Feeling the Genes of His Longevity

by Willem Lange

EAST MONTPELIER – The last time I saw my father, on his 100th birthday, we communicated with difficulty. Deaf since puberty, and by then almost blind with macular degeneration, he received little information; so I played instead on the emotional strings that had always strongly bound us. He seemed happy, if frustrated. Both of us knew, when it was time for us to go and we shared a long, long hug, that it was our last, ever. I drove my wife and daughter to our hotel in the winter dark, feeling the genes of his longevity churning inside me and regretting the wreck he’d become in his last few years.

The last time I saw Robert Frost, in May 1962, he looked very old and tired. He was 88, and had been sick (he died of complications from prostate surgery only seven months later), but had rallied for a library dedication at my college in Ohio. At the end of his readings of his poetry, there was a brief question-and-answer period. Someone in the audience asked him how it felt to be “the last surviving poet of your generation.”

“Terrible,” he answered. All his friends were dead, and his only conversations now were with would-be biographers and much younger people. The audience, no doubt thinking he’d been basking happily in his eminence, thrilled by reciting a poem at the 1960 Presidential inauguration, and gratified by the receipt of a Congressional Gold Medal, seemed a bit taken aback. How could there be anything but happiness and satisfaction at the pinnacle of a long career?

Clearly, there could. Fifty years earlier he’d written,

                            It’s when I’m weary of considerations,

                            And life is too much like a pathless wood…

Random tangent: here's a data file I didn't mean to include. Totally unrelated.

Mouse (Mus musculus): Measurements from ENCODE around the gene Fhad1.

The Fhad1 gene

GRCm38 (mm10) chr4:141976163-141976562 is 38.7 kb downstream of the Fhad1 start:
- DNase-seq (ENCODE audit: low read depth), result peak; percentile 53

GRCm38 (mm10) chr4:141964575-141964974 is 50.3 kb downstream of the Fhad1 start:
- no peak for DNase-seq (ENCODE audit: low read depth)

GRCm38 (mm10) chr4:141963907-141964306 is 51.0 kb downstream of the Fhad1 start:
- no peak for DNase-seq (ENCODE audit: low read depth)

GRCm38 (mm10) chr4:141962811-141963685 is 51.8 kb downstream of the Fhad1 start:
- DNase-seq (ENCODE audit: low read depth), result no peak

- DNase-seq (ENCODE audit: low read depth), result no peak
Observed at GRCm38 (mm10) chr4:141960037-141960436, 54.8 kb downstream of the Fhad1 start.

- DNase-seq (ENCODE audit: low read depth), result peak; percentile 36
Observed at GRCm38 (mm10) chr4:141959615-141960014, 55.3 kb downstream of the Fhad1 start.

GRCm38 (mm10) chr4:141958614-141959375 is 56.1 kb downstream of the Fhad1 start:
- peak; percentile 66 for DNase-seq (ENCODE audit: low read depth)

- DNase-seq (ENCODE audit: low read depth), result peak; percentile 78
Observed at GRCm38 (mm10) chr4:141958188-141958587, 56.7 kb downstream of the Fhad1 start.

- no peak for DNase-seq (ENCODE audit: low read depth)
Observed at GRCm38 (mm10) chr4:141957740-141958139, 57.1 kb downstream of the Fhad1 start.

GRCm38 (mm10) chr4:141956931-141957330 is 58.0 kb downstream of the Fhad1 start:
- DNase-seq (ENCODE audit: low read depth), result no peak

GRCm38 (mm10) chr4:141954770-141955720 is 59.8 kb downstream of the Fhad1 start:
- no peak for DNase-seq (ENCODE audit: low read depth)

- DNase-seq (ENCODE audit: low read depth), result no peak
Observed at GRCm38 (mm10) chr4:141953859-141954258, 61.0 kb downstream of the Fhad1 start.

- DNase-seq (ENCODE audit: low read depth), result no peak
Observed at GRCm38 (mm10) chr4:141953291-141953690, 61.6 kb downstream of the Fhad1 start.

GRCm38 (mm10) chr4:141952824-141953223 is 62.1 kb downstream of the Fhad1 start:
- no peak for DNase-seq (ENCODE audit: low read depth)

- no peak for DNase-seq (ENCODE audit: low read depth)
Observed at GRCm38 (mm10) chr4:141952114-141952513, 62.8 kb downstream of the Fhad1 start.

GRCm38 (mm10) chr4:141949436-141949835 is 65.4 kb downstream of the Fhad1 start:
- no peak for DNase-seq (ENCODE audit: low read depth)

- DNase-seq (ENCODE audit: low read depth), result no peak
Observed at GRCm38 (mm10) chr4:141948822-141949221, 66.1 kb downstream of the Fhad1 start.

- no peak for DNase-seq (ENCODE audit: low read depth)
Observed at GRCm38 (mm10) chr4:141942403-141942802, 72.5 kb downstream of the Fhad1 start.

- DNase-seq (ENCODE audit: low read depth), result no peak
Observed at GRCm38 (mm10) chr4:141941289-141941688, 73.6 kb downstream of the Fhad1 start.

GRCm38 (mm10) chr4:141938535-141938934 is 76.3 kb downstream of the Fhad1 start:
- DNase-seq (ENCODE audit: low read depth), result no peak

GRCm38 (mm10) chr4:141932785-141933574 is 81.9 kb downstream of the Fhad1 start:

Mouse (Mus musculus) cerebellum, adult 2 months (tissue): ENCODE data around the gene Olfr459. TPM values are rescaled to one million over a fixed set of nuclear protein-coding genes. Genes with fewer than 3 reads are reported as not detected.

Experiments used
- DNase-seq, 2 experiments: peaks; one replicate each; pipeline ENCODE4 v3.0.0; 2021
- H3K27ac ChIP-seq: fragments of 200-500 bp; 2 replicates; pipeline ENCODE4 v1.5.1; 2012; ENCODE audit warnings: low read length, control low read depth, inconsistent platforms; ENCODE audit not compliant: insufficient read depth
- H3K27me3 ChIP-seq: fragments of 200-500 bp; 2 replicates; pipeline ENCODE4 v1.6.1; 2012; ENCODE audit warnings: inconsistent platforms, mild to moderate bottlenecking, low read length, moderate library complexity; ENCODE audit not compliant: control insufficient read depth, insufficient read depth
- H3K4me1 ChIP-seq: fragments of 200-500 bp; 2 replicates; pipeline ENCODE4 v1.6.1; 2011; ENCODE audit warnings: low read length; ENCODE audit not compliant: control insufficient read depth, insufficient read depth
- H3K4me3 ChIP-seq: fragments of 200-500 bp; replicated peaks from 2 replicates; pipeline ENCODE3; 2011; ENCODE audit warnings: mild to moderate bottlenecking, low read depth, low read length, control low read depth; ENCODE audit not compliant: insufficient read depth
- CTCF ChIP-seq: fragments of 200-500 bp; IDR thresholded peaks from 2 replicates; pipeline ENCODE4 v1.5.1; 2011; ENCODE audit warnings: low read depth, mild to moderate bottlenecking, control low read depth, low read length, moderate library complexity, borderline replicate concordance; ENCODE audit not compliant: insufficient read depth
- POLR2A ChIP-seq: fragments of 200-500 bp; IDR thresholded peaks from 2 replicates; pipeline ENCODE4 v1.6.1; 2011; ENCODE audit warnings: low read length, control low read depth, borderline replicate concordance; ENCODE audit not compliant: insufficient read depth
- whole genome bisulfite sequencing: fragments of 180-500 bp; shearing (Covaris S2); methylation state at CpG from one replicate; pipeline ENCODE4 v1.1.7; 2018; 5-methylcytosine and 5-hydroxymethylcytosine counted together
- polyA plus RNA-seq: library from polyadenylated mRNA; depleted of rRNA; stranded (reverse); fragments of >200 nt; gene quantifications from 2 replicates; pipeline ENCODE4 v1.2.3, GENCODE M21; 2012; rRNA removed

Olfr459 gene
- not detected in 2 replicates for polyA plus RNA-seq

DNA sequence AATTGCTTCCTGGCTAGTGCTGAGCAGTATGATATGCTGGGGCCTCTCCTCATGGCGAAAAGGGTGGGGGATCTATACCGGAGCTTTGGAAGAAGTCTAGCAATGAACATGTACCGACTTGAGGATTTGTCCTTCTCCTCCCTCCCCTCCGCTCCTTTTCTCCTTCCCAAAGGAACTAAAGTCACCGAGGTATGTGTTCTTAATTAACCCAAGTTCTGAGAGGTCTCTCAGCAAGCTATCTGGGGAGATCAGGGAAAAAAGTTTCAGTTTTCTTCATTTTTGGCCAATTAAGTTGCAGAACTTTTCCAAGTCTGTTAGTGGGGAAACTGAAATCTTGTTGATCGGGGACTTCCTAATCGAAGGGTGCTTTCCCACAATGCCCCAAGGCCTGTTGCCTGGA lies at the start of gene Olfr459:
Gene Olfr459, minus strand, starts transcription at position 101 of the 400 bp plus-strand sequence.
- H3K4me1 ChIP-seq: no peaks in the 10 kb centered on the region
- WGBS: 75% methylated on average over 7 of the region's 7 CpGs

Today, sixty years after – while leaning against a post in the college chapel – I heard Frost’s answer, which surprised me then, I begin to appreciate it. I’m only a handful of months away from reaching his last year (though my father still challenges and beckons a bit farther off), and begin to feel weary sometimes of considerations. And life, though I can see a very clear track leading backward, seems in prospect much like a pathless wood. All my buddies, those vigorous, athletic, cheerful characters who enliven the transparencies of hundreds of old color slides, are gone: dead, drifting out of reach into dementia, or enjoying retirement somewhere, almost equally out of reach.

Yet it’s impossible not to feel fortunate. Like most other old folks, I read the obituaries daily, remarking on this one’s longevity and that one’s early demise. And daily on the Internet I read the sad or angry posts of those struggling with disease, poverty, or feelings of helplessness. But all is calm here for the moment. I feel like the believer comforted by the Psalm: “A thousand shall fall at thy side, and ten thousand at thy right hand; but it shall not come nigh thee.” I’ve got enough income dribbling in (who knew I’d still be working at 86?) to live comfortably and pay my bills. Blessed with my father’s robust “Gesundheit” (though cursed with my mother’s skeletal and neurological “Schwachheit”), I’m grateful and, like most of my aged ilk, wary at the same time. From which direction will trouble come, when it comes? And what’ll be the form and substance of it?

Life at the moment feels rather like a glade, a clearing, in Frost’s pathless wood: sort of a whew! between plowing through brush and brambles with a certain, but inscrutable end. The temptation stirs within me to sit tight, make the most of it, and hope it lasts a long time. But what an awful way to go! As I often say to my little pal, Kiki, as we head out the door to the barn, “Places to go, people to see, things to do!”

My trip to Elephant Island has been canceled for the second straight year – COVID; so I’ve got to stay mobile for at least another year. There’s a schooner on the coast of Maine with my name on a berth aft for a week in June; there’s a Mustang convertible waiting for me in Charlotte for a run into the Smokies to a memorial for an old friend, who was once my best man and drove me and my bride from our wedding in his rattling Opel Rekord. And the sun returns daily. Sean O’Casey says it best: “…to life, to all it had been, to what it was, to what it would be. Hurrah!”